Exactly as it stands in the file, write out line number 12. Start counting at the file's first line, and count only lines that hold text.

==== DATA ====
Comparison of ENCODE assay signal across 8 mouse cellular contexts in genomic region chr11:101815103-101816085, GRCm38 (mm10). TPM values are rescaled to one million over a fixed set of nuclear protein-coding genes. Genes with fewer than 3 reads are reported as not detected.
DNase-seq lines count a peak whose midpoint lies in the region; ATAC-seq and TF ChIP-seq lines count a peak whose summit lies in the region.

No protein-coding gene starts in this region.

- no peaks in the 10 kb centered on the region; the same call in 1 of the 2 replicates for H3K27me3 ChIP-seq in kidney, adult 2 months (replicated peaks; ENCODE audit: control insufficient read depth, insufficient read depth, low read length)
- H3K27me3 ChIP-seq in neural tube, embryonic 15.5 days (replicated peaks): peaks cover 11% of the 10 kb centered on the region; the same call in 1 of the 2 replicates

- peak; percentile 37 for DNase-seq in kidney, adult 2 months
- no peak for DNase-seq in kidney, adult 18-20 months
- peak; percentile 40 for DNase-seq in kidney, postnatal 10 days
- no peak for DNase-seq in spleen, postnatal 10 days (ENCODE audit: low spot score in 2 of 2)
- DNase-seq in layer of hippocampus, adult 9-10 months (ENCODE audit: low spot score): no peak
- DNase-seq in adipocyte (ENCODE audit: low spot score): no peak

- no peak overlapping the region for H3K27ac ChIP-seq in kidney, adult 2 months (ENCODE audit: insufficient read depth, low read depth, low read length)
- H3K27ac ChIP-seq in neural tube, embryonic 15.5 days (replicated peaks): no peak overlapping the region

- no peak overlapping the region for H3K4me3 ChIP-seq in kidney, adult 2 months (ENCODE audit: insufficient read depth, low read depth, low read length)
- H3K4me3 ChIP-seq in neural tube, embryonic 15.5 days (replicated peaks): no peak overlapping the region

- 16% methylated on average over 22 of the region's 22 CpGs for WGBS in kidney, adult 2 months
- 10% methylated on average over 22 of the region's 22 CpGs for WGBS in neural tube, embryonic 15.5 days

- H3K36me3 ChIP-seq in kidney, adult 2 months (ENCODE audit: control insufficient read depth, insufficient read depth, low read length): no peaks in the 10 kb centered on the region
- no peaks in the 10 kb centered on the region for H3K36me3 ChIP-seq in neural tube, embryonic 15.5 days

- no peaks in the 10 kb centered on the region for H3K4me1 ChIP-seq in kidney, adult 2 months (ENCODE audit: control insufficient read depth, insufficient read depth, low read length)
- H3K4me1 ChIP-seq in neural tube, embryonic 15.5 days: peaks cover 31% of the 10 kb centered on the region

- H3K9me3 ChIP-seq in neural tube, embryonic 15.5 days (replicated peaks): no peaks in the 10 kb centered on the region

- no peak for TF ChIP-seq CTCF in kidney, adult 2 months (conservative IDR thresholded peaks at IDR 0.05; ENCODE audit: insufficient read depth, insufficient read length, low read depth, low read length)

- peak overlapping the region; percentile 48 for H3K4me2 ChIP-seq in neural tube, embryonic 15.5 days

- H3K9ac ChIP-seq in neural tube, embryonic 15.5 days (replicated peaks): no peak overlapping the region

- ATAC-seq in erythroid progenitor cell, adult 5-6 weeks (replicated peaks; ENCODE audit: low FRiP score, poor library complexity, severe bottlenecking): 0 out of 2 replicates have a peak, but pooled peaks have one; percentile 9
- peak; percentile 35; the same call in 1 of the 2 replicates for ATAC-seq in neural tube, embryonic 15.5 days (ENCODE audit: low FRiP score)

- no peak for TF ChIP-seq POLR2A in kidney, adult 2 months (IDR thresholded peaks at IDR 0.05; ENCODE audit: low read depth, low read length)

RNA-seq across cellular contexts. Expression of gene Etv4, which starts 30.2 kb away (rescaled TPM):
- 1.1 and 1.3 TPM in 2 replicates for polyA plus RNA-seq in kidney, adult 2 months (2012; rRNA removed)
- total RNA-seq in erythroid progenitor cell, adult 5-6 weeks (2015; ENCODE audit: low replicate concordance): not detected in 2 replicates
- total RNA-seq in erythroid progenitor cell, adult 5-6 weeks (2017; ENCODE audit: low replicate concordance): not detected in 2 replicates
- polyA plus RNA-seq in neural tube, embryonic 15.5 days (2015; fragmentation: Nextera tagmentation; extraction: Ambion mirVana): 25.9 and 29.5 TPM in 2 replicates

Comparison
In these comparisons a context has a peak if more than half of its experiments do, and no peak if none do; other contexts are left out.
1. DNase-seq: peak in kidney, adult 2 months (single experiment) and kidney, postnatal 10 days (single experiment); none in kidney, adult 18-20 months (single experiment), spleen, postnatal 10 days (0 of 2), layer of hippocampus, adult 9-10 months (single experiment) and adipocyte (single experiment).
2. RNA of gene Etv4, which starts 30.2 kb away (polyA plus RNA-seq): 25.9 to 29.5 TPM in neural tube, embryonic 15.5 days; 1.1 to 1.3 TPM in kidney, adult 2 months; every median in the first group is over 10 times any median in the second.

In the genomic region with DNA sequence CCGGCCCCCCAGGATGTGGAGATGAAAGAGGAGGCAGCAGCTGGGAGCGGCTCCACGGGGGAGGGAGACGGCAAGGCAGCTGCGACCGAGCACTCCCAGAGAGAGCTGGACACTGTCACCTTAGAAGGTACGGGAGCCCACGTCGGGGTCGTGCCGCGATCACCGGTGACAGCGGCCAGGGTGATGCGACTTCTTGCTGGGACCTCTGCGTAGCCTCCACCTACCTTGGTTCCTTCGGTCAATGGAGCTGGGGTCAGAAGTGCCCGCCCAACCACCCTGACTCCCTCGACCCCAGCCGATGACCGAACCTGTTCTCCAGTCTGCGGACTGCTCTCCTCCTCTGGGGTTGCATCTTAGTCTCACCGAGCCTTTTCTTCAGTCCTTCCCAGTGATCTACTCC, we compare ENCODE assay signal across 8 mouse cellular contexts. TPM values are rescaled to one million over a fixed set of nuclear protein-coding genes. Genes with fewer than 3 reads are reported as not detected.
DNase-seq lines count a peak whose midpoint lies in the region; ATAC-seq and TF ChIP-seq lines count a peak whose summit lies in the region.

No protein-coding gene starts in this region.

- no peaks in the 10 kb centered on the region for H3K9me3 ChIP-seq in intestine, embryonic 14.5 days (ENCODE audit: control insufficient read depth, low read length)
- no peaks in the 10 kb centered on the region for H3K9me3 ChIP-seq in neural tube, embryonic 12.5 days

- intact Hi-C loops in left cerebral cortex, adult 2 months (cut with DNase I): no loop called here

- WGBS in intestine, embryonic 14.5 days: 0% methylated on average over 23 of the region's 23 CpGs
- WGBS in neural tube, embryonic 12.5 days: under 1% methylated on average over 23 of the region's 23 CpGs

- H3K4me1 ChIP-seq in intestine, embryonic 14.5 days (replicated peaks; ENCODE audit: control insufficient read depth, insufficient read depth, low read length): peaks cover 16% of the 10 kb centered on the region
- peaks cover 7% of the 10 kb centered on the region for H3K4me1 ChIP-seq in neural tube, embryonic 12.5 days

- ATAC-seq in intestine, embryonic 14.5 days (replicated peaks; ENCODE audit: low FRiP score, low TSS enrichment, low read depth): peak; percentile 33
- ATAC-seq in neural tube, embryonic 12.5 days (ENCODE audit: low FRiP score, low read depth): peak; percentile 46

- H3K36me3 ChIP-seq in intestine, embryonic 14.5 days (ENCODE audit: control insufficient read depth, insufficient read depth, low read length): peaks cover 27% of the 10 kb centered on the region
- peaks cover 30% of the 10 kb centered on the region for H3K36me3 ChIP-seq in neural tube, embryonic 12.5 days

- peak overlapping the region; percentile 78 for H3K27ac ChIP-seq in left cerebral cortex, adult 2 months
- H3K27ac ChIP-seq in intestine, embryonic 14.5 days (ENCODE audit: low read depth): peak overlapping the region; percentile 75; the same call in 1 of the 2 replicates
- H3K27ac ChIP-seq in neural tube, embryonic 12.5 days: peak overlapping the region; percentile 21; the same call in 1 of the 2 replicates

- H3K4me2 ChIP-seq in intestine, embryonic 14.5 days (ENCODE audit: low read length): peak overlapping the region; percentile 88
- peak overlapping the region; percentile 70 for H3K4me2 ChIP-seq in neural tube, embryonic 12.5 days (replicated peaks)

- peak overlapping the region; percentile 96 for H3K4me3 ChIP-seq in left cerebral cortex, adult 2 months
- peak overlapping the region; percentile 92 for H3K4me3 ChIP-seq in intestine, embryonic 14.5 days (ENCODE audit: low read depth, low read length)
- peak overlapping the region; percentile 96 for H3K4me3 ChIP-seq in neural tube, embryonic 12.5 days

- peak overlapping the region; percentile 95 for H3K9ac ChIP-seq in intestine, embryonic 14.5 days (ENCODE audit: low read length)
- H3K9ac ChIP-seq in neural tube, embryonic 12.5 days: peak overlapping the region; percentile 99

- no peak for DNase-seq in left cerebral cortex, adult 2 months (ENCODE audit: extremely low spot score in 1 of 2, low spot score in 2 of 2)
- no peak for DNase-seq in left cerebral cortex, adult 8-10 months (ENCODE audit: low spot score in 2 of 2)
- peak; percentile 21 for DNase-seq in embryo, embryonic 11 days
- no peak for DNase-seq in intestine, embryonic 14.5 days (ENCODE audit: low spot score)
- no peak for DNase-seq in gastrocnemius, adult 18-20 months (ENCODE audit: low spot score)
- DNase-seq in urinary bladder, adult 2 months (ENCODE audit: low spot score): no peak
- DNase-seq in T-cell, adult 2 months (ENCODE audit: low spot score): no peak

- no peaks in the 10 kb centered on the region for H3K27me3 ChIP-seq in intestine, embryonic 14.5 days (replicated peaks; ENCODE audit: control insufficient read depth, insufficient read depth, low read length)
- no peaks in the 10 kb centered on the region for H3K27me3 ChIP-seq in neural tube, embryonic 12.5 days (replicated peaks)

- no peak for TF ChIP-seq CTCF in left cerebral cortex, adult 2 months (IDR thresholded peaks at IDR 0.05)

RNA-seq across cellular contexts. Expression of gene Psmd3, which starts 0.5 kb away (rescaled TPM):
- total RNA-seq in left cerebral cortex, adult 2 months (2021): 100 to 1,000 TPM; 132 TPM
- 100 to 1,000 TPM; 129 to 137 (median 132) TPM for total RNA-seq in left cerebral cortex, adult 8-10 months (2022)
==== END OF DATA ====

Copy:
- no peak overlapping the region for H3K27ac ChIP-seq in kidney, adult 2 months (ENCODE audit: insufficient read depth, low read depth, low read length)